> The bulk of the projects were migrated around August 2020. This was achieved by filing a GitHub support ticket
My team were repeatedly told it's not possible to move an existing organization into an enterprise account. The documentation also stated at the time.
GitHub only announced this functionality recently. https://github.blog/changelog/2021-09-30-github-enterprise-c...
Wow. They filed a ticket and then secretly used an admin bot user to accept the change? That sounds incredibly dishonest - not just an oops situation there.
Looking at the broader context, it seems that the foundation simply considered the projects as "theirs" in some key ways, honestly thought the migration was best for the projects, and so opted for a mechanism that would be quick and easy for everyone. From that point of view, you could even argue that bothering busy maintainers to get them to approve some minor housekeeping was just a waste of time...especially if you believe - as the foundation seemed to - that this change was both helpful and properly the foundations responsibility and not the maintainers.
Obviously, that viewpoint was not shared by the maintainers! And, thankfully, the foundation has now repudiated it, but if you take their statements at face value, I see nothing strange about how they did it.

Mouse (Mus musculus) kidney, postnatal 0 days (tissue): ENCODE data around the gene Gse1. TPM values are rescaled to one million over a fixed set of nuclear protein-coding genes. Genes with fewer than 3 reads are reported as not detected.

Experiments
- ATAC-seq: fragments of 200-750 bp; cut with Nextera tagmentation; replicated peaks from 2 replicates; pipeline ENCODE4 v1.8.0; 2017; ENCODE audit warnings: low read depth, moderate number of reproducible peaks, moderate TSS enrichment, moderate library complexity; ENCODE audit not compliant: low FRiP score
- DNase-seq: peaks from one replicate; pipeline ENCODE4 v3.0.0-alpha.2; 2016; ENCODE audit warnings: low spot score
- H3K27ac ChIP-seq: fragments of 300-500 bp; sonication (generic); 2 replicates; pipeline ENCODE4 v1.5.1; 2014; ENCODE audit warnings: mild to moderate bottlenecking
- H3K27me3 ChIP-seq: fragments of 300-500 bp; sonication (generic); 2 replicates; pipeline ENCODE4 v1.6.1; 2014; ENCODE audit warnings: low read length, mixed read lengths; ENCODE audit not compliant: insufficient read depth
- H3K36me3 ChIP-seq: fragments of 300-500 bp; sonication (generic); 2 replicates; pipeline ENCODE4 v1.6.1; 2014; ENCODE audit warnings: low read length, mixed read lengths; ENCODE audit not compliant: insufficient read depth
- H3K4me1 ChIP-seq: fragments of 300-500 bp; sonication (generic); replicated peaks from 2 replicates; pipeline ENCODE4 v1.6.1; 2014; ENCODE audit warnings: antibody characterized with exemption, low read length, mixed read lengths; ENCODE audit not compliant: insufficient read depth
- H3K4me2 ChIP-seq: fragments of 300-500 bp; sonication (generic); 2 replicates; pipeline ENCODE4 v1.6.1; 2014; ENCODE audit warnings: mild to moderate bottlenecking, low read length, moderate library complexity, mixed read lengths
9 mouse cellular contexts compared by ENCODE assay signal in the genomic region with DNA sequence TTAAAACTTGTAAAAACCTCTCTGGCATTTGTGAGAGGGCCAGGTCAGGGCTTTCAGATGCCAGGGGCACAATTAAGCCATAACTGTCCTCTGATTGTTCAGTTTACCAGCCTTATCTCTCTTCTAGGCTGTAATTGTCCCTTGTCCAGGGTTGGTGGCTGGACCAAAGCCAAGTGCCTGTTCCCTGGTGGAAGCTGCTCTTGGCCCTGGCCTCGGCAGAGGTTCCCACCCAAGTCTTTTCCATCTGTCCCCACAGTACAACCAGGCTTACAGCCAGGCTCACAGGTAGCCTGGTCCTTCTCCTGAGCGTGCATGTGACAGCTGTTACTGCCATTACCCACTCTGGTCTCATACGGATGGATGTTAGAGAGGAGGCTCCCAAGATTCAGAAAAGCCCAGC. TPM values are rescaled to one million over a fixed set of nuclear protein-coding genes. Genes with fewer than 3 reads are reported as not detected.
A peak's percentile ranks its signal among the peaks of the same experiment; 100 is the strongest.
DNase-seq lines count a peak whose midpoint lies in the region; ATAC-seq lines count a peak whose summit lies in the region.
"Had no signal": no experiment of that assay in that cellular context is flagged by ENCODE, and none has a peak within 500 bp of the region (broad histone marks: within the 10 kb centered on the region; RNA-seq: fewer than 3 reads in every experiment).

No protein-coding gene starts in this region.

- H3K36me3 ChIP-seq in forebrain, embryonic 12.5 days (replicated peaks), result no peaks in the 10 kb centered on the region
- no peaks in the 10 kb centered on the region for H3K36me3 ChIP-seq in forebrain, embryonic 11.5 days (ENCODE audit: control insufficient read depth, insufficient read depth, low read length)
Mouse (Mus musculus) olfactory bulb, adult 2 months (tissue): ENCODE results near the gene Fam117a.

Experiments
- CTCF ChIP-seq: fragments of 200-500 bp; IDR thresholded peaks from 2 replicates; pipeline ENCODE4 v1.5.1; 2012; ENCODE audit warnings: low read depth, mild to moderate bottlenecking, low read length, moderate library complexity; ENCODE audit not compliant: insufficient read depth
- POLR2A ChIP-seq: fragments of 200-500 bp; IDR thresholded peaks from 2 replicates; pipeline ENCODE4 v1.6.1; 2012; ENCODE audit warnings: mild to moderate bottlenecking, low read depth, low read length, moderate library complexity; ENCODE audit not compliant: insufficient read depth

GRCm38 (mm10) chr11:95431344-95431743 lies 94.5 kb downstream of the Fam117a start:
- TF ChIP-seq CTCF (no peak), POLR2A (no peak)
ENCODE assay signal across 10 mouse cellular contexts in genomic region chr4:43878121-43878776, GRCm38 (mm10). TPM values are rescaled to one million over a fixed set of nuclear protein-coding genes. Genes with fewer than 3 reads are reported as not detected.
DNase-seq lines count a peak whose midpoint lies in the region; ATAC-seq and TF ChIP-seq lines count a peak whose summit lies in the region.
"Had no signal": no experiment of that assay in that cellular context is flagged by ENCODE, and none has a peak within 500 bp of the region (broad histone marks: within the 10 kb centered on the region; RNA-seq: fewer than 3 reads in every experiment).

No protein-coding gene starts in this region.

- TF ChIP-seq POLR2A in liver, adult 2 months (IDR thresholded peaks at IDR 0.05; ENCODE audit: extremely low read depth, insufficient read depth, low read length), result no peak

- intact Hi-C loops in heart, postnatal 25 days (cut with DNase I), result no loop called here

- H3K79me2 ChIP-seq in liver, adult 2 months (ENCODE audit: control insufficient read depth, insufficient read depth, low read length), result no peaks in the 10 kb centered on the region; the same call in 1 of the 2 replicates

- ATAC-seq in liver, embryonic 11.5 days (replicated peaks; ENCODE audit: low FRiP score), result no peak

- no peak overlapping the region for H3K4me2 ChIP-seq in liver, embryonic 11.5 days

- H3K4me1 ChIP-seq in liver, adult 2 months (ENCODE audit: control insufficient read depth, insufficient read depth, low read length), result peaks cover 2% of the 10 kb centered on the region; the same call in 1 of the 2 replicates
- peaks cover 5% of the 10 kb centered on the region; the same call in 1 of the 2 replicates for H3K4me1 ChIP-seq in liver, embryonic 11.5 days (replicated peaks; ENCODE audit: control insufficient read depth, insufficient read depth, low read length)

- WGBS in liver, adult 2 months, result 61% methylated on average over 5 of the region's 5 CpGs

This seems like the core issue. But I disagree it is a simple mistake. "Oops. I simply considered your work as mine. Sorry my bad!"
I think we can all agree how the foundation handled this was really bad, but if you don't like having the risk of a foundation unilaterally doing stuff, don't join it a foundation?
> The .NET Foundation uses either an assignment model or a contribution model for on-boarding new projects. Under the assignment model, a project transfers ownership of the copyright to the .NET Foundation. Under the contribution model, a project retains ownership of the copyright, but grants the .NET Foundation a broad license to the project’s code and other intellectual property.
I guess the impacted projects had not selected the "assignment model" in the first place.
I agree that it shouldn’t have been done in secret, but beyond that I don’t see any bad intentions here.
And it sounds like the maintainers, rightfully, are wary about continuing with the DNF particularly because they haven't been consulted in years.
This post makes the _action_ sound like a mistake when in fact it seems that the _decision_ was a mistake (loosely defined).
The board made the decision and followed through with it (i.e. did not make a mistake) and now “regrets the mistake happened”. So not only are they not actually apologizing for their actions but they are not even taking any real responsibility for them.
Like someone slipped on a damn banana peel and fell on the “take over all projects” button. Sploops!
I think decision is a better word for this, but it mostly gets the point across.
There must be an explanation on why they didn't have any second thought about it and did not even took the time to notify the owners that they were making this change without any action on their part.
I don't know if they'll tell us exactly what was going through the mind of the person who triggered the move, but I don't see any reason to assume that they can't change how they operate to be respectful of the project maintainers.